The first question to ask is, “Why recruit?”. Why do you need to bring in an employee? Is it to help your business grow? Is it to give you more time to focus on things you don’t have enough time for at the moment? Is it to take more control of tasks that you’ve previously outsourced? Make sure you are absolutely clear on why you need the employee, don’t fall into the trap of hiring someone you don’t really need or hiring someone to do one job when you really need them to do something else.
Remember, before taking on a new employee it is important that you are absolutely certain that you need to take a new employee on. An internal restructure might be more beneficial to the company and existing employees.
Other questions to ask include:
- What work isn’t being done now that needs to be done?
- Can an existing employee do this work?
- What work is being held up because of a lack of personnel?
- What skills are missing from the company?
- Can we train an existing employee to have these skills?
- What experience is missing from the company?
- How might a new employee negatively impact the company?
- How might a new employee positively impact the company?
- Is there an ongoing need or is the need short term or intermittent?
- Could you outsource the work more efficiently than taking on a new employee?
Once you are sure you really do need to hire a new employee it’s time to determine the requirements of the new position.
Using the answers to the questions asked when determining need you can start to put together your requirements for the new position.
Start by deciding what the company’s greatest need is out of; Skills, Experience, Personality or Urgency, then rank the others in order of importance.
If it is more urgent that you get a new employee to start than their skills. experience or personality then your recruitment strategies are going to very different than if their skills are your highest priority. You can find an unskilled person much more quickly and easily than a highly skilled person so you need to balance your expectations around time scale and, potentially, cost depending on your need.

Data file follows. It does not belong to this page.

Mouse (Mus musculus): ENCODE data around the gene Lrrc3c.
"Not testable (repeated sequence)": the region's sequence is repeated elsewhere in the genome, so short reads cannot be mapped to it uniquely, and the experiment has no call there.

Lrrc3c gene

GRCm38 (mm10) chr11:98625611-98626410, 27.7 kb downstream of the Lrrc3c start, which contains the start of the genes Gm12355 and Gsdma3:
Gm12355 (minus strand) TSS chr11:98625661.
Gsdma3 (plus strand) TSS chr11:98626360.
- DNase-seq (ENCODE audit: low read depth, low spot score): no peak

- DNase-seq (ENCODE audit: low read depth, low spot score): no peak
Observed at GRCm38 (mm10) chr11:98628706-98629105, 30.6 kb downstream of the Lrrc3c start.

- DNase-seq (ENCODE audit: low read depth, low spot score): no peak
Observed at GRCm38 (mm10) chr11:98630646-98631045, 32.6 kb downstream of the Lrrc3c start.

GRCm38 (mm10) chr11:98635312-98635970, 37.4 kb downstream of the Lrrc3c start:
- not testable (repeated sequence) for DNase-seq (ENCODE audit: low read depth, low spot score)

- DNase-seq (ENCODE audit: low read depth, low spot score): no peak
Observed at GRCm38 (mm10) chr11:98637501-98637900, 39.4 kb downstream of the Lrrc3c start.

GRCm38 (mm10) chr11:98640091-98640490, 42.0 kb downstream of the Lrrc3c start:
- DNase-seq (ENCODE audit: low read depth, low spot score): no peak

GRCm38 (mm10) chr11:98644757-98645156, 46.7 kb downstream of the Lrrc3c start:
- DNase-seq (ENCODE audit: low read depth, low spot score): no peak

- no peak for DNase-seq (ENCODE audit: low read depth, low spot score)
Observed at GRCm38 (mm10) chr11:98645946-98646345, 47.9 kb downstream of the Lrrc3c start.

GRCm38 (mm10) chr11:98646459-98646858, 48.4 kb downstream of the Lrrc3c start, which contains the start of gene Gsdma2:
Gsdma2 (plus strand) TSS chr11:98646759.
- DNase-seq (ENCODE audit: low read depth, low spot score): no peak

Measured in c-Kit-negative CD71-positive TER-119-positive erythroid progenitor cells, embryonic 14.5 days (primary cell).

If your need is short term or intermittent then it is likely that you will be looking for a either a temporary or contract worker. It is important that you get the advice of a professional HR or Recruitment consultant as there are significant legal differences between the two (such as IR35 and Agency Worker Regulations), taking the wrong route could cost you more than you need to pay. A freelancer may even be a good way to start if you’re not certain how much work there will be.
It’s also important that you know what you want to be achieved by hiring the new employee; increase productivity, expand product or service range, reduce workload on an individual or team, complete a project, improve operational efficiency etc. This will not only help you with the job specification but also with the interview questions and measuring the success of your hire.
At the end of this stage you should have answers to the following:
- Which is most important for the business, Skills, Experience, Personality or Urgency of hiring a new employee?
- What skills does the new employee need?
- What experience must the new employee have?
- What type of personality is most suitable for this position?
- How soon does the new employee have to start?
- How long do I need a new employee to be doing this job?
- What do I need a new employee to do?
- What would I like the new employee to do?
- Is there a particular way I need the new employee to do these things?
- What do I need a new employee to achieve for the company?